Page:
Jimmy Scott, Jazz Singer Who Appeared on ‘Twin Peaks,’ Dies at 88

Jimmy Scott, a jazz singer known for his falsetto voice and late-in-life appearance on “Twin Peaks,” died in his sleep Thursday at the age of 88, according to the Cleveland Plain Dealer.

A family friend said that Scott died in his Las Vegas home.

Scott was often referred to as “Little” Jimmy Scott and rose to fame with the late 1940s hit “Everybody’s Somebody’s Fool” while he was singing with Lionel Hampton’s orchestra. He performed with jazz legends including Charles Mingus, Lester Young and Charlie Parker.

But though he continued recording, he stopped performing in the 1960s after becoming frustrated with the music business, working in Cleveland hotels and other jobs.

His career was revived when he caught the attention of record exec Seymour Stein when the 65-year-old Scott sang at the funeral of Doc Pomus in 1991. He went back on tour and his 1992 comeback album “All the Way” was Grammy nominated.

He released several more recordings, sang on Lou Reed’s “Magic and Loss” album and performed with Michael Stipe. But his most prominent gig came when he appeared in the series finale of David Lynch’s “Twin Peaks” singing the song “Sycamore Trees.” He was also featured in the follow up film “Twin Peaks: Fire Walk With Me.”

Scott had been diagnosed with Kallmann’s syndrome, a rare genetic condition that prevented him from reaching puberty. The condition stunted his growth at 4 feet 11 inches until he grew 8 more inches at age 37. The condition also left him with a high, undeveloped voice.

The singer was born on July 17, 1925, in Cleveland.

He  performed at Dwight Eisenhower’s and  Bill Clinton’s presidential inaugurations and was inducted into the R&B Music Hall of Fame at Cleveland State U. on Aug. 17.

 

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    1. scott landis says:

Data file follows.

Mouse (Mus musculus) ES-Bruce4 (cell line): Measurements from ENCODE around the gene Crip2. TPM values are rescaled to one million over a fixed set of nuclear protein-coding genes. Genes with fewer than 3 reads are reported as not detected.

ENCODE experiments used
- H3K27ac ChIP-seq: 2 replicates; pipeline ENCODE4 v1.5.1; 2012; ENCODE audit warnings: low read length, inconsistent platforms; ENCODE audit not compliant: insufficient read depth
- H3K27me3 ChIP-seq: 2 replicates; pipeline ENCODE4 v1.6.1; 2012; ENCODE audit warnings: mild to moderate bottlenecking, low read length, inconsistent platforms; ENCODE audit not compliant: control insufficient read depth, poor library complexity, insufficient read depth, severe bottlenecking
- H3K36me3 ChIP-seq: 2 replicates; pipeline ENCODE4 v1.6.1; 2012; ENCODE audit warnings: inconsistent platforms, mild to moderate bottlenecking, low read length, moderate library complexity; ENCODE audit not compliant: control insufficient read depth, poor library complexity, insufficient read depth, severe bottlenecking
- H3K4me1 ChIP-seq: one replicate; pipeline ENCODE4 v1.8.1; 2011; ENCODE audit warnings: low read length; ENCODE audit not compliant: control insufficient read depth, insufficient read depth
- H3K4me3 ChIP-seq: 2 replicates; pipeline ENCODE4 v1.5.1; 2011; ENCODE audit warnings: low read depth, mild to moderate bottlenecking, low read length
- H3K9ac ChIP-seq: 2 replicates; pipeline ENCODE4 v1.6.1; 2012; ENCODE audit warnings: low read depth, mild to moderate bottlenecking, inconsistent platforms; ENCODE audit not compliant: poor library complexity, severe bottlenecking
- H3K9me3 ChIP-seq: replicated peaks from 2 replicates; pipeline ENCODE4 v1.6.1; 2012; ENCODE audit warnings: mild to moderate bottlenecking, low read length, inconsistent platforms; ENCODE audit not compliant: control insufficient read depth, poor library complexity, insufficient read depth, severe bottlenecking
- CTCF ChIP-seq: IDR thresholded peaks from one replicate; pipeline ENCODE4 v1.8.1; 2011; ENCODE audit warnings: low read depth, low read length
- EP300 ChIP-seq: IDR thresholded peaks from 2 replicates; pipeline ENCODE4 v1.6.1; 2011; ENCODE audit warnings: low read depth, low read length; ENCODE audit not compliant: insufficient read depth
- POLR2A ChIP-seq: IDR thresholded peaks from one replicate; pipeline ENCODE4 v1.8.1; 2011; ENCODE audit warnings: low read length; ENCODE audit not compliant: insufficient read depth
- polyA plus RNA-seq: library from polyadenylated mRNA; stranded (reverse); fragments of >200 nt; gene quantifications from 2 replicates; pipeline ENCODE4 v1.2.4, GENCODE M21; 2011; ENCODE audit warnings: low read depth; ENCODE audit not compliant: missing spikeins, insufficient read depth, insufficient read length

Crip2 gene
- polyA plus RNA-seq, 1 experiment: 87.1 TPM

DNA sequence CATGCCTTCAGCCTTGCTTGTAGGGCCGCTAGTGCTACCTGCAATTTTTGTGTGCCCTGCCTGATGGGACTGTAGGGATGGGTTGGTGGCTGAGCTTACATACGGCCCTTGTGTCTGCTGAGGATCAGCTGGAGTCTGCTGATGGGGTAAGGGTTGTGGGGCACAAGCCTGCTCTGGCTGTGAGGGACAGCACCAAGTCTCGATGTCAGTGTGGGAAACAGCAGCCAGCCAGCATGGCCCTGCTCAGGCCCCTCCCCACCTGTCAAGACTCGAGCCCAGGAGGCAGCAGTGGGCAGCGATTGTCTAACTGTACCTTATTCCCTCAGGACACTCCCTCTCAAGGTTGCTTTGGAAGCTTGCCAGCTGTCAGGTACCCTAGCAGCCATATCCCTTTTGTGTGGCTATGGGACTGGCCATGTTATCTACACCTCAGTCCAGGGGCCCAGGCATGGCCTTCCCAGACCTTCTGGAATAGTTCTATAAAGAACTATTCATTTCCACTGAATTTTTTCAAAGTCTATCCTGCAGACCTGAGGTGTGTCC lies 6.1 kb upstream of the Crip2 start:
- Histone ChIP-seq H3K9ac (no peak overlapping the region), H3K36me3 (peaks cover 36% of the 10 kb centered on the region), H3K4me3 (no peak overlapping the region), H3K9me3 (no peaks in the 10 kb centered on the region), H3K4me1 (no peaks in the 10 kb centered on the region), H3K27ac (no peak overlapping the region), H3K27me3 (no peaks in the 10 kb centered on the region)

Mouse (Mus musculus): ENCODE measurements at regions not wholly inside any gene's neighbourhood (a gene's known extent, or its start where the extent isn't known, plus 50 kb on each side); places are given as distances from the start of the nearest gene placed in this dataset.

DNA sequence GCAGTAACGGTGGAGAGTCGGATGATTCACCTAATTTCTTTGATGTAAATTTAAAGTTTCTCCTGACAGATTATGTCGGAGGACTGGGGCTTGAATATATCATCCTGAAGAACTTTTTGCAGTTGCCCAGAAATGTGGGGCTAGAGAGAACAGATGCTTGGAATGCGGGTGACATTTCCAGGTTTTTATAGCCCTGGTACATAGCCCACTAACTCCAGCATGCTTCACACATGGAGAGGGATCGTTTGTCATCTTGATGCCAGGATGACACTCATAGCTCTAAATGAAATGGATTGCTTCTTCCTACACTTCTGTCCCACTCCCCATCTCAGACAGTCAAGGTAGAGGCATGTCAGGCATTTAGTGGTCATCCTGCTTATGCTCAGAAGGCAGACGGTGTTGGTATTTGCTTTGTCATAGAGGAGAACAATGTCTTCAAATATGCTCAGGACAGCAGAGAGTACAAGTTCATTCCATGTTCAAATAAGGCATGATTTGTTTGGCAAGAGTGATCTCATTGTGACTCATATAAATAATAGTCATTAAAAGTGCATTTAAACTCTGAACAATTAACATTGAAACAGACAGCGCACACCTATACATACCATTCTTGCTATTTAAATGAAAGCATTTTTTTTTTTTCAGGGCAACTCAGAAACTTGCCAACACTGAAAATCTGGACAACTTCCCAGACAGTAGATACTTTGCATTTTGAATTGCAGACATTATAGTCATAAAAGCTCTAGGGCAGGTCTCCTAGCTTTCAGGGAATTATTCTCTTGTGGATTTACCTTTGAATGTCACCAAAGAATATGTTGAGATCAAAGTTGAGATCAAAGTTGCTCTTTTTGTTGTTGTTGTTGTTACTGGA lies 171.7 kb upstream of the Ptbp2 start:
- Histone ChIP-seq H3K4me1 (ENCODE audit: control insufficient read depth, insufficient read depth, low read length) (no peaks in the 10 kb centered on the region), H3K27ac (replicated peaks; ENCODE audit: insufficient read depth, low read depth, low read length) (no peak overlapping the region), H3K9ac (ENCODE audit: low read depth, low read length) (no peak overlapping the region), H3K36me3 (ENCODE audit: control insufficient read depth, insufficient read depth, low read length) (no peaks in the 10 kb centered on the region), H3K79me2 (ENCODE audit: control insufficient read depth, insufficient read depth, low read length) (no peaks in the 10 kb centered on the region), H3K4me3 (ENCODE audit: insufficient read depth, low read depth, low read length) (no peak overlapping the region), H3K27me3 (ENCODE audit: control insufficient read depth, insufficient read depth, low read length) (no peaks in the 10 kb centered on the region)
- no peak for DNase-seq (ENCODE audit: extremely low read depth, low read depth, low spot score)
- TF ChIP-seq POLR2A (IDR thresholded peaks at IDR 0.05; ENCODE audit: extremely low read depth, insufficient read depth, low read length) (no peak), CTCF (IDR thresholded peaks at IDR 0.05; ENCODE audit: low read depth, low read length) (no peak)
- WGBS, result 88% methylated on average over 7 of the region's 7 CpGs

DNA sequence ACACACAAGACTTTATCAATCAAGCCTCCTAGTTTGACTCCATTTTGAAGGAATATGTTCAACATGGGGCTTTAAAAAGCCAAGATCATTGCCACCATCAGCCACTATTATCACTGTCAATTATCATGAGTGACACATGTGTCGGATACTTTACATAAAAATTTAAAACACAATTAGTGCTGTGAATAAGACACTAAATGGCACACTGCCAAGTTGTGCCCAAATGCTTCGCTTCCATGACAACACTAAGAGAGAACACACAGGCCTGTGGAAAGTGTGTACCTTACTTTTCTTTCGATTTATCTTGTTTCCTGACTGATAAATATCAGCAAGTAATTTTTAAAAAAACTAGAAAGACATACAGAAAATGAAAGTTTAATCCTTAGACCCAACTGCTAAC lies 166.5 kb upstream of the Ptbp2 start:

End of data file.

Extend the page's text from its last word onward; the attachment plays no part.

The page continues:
He was an amazing performer and a great guy! here is a picture of Jimmy I took in NYC in 1998 at a club….
      http://scottlandis.net/urban/pages/Untitled-61.htm

      • Kitty Daniels says:

        His style of phrasing after the beat was unique. I played piano for him when he performed about 45 years ago in Tampa at a night club at Cass and N. Blvd. with the ” sharps and Flats”. His singing was warm and wonderful!

    2. I had the great pleasure and privilege of knowing Mr. Scott through his performances and his friends in the San Francisco Jazz community. He gave the the most thrilling New Years Eve of my life at a private party in SF after his gig at Yoshi’s . He showed up and jammed with other guests Including the great Etta Jones, and SF legends Denise Perrier and the Lady Memfis. They were accompanied on piano by Tammy Hall for a 4 hour session of standards and hymns that to this day give me goose bumps. I recall Jimmy singing Motherless Child, as my head rested on the door frame , the wood vibrated from the power of his voice and sent physical music through my scull. What a man and what a night. God bless him.

    3. susanne says:

      Truly a national treasure for music lovers. . .he was indeed, a “musician’s musician”. Appropriately enough, I learned about his death from up/coming singing star, Jarrod Spector (Tony Nominated for Best Featured Male in Musical). Jimmy Scott’s death is a huge loss, he was so productive in his Golden Years. Yet, it’s reassuring to know that he is recognized/respected by younger singers who will keep his memory alive.

      May Jimmy Scott’s memory be for a blessing.

    4. flextones says:

      Delicious, gorgeous, freaky, peculiar, warm vocal skills that are very emotional and moving are just a few of the ideas that come to my mind when I hear the singing voice of Little Jimmy Scott. I forgot about this inspiring sound but his death has reminded me that he was a true male diva. Diva is a description that is given to todays mediocre pop singers like anyone can be a diva. The word has been trashed. A diva comes along once or twice in a generation. I remain very puzzled at how low the quality of today’s music has become. People hear music with their eyes now. Garbage is held in high esteem. RIP Jimmy Scott.

    5. Smooth says:

      “When did you leave heaven” was my favorite from Jimmy Scott and his protege Nancy Wilson. RIP Jimmy, and thanks.

    6. Hilda says:

      What a performer!! OMG thankyou for all of the good music Jimmy!!! Heaven got another angel!! RIP

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